Because one can never see too many paintings of banisters, here’s another picture with stairs: Eastman Johnson’s 1873 painting Not at Home.
I’m reminded of that frequent telephone gag: “‘Excuse me, is Mrs. Smythe there?’ ‘Just a moment please.’ ‘Very well.’ ‘…My apologies—she says she isn’t at home.’”
Of course, then as now the polite way of turning away an unwanted visitor was often to feign absence.
In an age of household servants and card receivers in the front hall, however, in order to pretend to be out one had better retreat to the private spaces of the house; it would be perfectly standard for the visitor to be permitted in (or at least, to have the door opened to them) so they could leave their calling card in an elaborate dish or stand left out for that purpose.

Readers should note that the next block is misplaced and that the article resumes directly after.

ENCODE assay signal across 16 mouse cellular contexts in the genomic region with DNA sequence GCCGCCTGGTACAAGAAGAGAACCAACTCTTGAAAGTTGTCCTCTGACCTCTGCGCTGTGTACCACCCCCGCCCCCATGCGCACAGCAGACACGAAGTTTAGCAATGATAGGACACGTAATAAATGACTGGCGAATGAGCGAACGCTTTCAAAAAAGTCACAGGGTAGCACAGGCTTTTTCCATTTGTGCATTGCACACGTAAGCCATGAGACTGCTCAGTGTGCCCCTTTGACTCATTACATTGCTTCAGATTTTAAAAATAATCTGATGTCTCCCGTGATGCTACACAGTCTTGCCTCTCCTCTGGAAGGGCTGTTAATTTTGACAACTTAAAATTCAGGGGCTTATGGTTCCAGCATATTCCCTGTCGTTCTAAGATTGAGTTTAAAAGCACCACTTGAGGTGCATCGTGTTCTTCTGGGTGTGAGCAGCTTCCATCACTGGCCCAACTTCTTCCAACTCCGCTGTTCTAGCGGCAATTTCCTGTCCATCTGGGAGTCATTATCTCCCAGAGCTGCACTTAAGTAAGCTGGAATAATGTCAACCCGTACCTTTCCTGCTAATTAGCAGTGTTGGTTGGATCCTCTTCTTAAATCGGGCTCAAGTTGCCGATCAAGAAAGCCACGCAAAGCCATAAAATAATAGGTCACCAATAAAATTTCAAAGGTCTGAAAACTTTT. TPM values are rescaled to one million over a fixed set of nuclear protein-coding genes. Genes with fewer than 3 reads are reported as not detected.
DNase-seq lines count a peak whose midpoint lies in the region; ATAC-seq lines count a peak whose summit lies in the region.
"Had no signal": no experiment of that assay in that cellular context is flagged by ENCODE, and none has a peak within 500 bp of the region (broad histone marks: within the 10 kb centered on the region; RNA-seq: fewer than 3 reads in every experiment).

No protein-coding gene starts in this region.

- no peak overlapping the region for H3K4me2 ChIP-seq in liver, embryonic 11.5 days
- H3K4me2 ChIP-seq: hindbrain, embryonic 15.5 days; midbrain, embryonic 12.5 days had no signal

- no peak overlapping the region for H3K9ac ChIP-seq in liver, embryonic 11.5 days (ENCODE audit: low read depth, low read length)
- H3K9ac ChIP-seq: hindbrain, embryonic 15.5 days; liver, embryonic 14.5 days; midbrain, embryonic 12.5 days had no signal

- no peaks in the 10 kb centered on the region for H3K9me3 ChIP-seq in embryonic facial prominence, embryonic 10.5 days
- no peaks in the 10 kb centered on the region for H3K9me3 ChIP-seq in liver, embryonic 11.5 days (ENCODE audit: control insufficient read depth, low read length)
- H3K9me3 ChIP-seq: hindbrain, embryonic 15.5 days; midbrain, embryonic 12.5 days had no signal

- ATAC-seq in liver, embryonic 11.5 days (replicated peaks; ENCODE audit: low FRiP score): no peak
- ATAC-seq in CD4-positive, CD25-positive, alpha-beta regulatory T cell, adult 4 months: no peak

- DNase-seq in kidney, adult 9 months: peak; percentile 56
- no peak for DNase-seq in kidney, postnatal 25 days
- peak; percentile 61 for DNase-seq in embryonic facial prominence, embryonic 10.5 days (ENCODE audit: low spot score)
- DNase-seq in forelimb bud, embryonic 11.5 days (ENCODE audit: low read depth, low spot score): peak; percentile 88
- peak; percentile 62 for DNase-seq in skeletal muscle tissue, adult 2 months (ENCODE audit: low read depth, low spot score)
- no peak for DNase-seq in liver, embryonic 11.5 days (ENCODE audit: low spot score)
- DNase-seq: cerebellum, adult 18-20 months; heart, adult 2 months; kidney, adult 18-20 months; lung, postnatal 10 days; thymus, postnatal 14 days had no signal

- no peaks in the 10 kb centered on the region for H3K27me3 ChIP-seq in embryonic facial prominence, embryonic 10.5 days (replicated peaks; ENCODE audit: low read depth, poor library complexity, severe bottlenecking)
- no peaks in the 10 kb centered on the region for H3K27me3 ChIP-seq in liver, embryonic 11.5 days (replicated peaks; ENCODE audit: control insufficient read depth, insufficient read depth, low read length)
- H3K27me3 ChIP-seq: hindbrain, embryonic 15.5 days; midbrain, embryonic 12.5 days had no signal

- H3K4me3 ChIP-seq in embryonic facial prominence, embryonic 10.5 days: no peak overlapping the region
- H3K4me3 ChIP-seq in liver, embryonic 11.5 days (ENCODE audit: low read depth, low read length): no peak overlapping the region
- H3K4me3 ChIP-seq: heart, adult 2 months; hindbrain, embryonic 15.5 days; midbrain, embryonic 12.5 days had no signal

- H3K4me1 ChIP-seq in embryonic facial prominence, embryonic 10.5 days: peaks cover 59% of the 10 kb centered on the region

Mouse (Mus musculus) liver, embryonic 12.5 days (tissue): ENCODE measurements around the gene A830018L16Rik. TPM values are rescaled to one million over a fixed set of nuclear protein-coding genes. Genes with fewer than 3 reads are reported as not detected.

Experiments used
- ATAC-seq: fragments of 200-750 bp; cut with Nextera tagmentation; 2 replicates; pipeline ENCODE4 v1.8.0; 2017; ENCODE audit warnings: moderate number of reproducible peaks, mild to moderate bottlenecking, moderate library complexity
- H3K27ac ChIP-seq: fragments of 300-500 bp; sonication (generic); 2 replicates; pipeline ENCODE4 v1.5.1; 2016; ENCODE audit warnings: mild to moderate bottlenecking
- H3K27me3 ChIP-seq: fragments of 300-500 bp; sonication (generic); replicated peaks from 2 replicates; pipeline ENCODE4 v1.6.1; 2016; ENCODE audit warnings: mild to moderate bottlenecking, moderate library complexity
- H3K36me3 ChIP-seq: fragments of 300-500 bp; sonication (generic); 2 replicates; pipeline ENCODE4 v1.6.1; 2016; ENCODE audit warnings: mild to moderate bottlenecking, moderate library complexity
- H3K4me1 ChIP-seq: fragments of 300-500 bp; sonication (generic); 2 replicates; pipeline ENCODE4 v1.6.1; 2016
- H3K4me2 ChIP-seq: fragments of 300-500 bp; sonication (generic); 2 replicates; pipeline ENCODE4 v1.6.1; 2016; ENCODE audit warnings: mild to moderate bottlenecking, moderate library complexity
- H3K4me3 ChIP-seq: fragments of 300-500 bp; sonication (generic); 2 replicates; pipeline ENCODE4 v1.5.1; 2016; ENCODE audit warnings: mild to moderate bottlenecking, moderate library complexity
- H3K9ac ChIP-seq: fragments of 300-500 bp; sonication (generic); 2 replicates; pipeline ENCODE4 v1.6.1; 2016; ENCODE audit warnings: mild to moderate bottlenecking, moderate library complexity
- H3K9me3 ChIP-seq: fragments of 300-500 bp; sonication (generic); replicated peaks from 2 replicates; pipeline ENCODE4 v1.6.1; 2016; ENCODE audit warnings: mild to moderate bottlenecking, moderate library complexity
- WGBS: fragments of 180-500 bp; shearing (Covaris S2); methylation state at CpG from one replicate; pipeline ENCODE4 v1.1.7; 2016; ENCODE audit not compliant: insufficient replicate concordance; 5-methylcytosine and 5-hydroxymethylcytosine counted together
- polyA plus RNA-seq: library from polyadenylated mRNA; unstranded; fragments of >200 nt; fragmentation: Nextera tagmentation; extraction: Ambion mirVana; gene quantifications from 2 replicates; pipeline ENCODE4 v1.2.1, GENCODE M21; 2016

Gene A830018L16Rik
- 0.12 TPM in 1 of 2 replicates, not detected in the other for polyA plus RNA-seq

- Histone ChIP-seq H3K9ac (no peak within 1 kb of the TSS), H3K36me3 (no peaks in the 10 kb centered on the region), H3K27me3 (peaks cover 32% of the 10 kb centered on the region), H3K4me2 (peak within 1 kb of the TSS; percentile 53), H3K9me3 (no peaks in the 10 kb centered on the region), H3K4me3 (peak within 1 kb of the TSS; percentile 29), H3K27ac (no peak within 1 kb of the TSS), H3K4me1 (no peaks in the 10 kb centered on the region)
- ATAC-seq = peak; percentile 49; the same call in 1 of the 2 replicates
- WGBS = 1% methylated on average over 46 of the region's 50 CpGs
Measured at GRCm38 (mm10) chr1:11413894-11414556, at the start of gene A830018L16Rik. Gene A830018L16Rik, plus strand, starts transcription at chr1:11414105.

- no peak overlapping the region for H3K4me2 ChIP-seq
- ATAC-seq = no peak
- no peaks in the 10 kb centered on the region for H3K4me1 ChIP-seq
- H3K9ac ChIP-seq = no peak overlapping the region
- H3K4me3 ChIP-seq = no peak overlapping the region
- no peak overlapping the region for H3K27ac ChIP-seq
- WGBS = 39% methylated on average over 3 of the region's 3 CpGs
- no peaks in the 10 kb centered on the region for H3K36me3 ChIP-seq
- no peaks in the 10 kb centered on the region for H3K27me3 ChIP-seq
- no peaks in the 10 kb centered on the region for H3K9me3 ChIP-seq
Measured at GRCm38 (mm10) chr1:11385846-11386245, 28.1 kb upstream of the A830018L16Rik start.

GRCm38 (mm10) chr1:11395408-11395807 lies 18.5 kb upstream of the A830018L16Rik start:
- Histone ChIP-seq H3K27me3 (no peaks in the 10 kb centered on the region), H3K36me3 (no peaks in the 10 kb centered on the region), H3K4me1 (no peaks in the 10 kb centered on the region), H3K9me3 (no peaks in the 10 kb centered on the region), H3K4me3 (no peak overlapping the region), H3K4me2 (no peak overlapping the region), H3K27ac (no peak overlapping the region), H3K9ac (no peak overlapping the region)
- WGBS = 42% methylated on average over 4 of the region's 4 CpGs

In this case, according to the Brooklyn Museum, “it is [Johnson’s] wife, Elizabeth, whom we see climbing the stairs leading to more private areas of their residence on Manhattan’s West Fifty-fifth Street.”
She leans forward and lifts her elegantly tiered skirts in her hurry to vacate the public portions of the house.
Visible through the open portière is an elegant little drawing room, with paintings, a statuette, and a crowded sideboard.
Even this part of the house is not without its homey touches, however—just beside the door sits a tiny stroller, a charming contrast to the massive grandfather clock next to it.